Conclusion: I wasn't able to test x Mataeus x's comment regarding online games (that only friends' games will appear in the available game listing), although it seems silly to restrict the game in such a way and still have a "friends only" option. Either way, limiting the online multiplayer to friends does nothing to mitigate the problem of a lack of community - you still won't be able to join up with people randomly (thereby making new friends), so there's still no online...
Excerpt: Whenever Terraria is brought up, there is almost always a comparison to Minecraft. In fact some people describe Terraria as a 2D Minecraft. Why do they do that? Because Terraria is set in a 2D world, and it also has crafting. Players will hunt down resources to make things in Terraria just like Minecraft. However there are major differences too. Terraria has multiple bosses players can summon.
Excerpt: The advertising tag line for Terraria is DIG, FIGHT, EXPLORE, BUILD. For many gamers that will draw an instant connection with the highly successful Minecraft. But can this 2D side-scrolling game with RPG overtones live up to that comparison? The first step should be to play the tutorial. This does a good job of introducing the key concept.
Excerpt: Gaming is a strange beast. As time goes by, everything my experience tells me that I think I know about gaming is gradually being shown to be wrong. I am continually surprised again and again by the innovation of game studios and how they manage to use an already-established idea and evolve it into something unexpected and refreshing.
Summary: Many games set out to be a sandbox--an interactive world filled with options and untapped potential--but Terraria embodies this concept in a way few games do. The game drops you into a 2D pixelated world with a handful of tools and tells you to explore, dig, build, and, oh yeah, survive. Now that the adventure is on consoles, there's one more way to lose hours mining for ore, and you can do it with a friend or three on the same screen.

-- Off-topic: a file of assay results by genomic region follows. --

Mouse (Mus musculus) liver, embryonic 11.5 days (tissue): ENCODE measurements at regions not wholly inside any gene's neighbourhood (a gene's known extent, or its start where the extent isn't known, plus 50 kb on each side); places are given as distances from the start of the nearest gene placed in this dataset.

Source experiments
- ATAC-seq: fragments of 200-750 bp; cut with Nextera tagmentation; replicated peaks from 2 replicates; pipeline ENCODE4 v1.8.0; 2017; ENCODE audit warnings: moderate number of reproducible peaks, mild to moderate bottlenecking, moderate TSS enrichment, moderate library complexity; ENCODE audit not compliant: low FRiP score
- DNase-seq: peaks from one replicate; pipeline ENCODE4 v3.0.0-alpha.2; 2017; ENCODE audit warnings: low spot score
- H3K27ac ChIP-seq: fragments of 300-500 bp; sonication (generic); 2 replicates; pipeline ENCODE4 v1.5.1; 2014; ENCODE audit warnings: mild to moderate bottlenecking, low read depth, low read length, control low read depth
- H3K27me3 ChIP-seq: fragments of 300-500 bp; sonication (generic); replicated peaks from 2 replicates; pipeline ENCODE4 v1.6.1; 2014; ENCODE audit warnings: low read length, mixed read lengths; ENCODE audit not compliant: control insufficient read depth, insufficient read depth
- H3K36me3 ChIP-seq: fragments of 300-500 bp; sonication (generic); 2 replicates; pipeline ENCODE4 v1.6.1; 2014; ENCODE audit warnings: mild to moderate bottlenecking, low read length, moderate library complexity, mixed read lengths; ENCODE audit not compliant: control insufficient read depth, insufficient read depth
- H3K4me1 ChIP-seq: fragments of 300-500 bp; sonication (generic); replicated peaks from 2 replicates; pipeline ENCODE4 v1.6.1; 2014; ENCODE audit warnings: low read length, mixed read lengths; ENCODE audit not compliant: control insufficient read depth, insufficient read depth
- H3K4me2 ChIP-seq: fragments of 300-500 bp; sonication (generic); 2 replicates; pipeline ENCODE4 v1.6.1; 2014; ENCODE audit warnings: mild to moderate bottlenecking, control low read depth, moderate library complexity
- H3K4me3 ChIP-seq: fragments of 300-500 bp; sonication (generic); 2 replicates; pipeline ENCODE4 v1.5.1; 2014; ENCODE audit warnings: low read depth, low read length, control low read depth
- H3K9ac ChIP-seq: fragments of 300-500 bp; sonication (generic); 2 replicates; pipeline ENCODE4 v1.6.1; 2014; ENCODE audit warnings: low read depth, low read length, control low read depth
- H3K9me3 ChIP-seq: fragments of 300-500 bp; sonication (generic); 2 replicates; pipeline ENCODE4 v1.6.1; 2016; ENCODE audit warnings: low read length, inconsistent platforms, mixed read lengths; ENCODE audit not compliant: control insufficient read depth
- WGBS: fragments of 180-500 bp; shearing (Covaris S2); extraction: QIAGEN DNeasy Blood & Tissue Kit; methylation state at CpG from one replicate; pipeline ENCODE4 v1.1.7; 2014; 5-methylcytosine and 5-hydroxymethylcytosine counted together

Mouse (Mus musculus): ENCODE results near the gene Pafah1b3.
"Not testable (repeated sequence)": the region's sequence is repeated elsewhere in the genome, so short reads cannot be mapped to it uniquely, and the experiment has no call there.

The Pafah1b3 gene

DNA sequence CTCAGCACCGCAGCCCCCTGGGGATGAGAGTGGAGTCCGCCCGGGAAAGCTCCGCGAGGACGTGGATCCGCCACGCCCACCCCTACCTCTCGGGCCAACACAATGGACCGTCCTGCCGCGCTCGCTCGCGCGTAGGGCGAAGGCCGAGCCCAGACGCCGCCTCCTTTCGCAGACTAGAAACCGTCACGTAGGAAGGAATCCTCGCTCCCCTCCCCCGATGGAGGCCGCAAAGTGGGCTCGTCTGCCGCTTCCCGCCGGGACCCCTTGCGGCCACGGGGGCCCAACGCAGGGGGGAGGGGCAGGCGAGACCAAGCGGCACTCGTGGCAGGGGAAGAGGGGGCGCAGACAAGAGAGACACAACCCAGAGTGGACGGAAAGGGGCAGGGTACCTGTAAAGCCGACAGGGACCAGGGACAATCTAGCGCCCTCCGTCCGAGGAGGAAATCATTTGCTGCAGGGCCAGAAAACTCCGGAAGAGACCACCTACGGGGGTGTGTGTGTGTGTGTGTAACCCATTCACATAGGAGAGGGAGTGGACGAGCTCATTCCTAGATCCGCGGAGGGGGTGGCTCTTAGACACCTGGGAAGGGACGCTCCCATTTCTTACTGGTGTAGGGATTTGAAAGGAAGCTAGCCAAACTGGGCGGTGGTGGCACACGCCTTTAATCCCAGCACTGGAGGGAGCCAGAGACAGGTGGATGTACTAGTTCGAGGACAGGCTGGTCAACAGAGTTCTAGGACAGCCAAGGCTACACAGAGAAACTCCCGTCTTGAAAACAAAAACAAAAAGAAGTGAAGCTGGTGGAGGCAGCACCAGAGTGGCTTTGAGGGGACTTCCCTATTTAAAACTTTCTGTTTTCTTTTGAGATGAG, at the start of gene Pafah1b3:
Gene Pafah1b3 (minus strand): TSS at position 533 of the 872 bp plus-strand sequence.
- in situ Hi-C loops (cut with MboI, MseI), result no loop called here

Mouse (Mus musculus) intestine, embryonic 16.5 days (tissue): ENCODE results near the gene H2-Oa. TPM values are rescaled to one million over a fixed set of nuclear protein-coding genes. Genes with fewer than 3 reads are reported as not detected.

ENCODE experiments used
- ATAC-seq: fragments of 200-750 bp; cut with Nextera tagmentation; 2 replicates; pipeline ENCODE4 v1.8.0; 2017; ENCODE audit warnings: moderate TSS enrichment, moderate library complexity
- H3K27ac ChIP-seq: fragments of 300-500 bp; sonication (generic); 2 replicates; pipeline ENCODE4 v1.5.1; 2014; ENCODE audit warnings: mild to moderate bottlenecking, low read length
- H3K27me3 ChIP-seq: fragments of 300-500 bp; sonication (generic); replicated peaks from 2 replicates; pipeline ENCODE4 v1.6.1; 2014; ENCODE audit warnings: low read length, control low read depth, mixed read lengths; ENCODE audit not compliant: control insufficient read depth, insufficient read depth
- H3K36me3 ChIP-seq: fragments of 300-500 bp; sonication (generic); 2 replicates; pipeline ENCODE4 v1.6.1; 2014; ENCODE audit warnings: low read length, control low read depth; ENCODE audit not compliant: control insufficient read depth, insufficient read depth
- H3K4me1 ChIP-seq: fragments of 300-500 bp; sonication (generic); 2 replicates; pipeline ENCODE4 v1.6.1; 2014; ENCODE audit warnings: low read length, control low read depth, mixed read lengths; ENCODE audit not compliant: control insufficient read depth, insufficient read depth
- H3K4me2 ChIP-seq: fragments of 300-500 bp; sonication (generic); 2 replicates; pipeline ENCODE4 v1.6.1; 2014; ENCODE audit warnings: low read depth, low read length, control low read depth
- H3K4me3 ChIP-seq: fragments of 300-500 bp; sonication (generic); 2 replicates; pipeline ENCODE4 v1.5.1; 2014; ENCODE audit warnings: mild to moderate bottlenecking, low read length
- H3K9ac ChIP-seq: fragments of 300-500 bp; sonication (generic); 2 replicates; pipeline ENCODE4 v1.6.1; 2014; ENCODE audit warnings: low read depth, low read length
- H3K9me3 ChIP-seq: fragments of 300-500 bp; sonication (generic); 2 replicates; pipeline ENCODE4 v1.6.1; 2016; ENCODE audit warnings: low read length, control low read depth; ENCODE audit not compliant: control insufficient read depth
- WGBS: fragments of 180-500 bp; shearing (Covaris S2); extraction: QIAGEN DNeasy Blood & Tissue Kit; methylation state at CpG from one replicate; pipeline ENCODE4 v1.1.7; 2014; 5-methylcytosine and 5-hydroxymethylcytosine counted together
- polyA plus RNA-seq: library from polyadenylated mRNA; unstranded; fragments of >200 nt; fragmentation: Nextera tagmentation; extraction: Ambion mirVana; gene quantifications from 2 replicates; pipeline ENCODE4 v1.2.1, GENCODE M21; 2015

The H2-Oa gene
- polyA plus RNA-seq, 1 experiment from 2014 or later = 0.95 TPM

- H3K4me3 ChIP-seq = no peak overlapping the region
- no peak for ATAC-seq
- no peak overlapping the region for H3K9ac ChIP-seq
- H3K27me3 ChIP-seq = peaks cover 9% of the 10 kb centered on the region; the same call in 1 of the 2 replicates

Pros: Massive worlds with freedom to explore how you want, Plenty of items to both craft and discover, Easy to invite friends along for the journey, Tutorial and map make the learning curve more manageable
Cons: Console controls take getting used to, No easy way to create permanent servers
Conclusion: Terraria is a fantastic game of exploration and survival. You can occasionally feel lost in its open-world that lacks any real signposting, but the simple joy of digging and crafting means you’ll keep playing to discover the naturally-occurring progress. The new version is in no-way half-assed, and it sits on the platform as if it was crafted for it from the very beginning. Terraria was a great PC game, and now it’s a great Xbox 360 game as well.
Excerpt: It’s fair to say that Terraria wears a strong Minecraft influence on its sleeve. As a silent hero in an uncharted world, you’ll dig for materials beneath the surface and craft all sorts of weapons and items to help you explore and survive. All the while, you’ll build a shelter, rely on a pickaxe and sword, and prepare for the evening onslaught of above-ground attackers. But something is missing from Terraria ’s take on this familiar formula: the third dimension.
Pros: + Compelling 2D tweak on a familiar formula., + Bosses and amusing items give it a fun tone.
Cons: - Can be a tedious solo start; cumbersome menus., ? Will it be regularly updated the way
Conclusion: Chock-a-block with vast amounts of randomised discoverable charm, danger and thrills, and a true pleasure to play with friends, Terarria is well worth what could be regarded as a steep asking price if you only consider it with eyes attuned to more modern-looking titles. At times freeing and exciting, at others claustrophobic and spooky but nearly always worthwhile and cathartic, it's what can happen when you're not a mega-publisher working with multi-million dollar...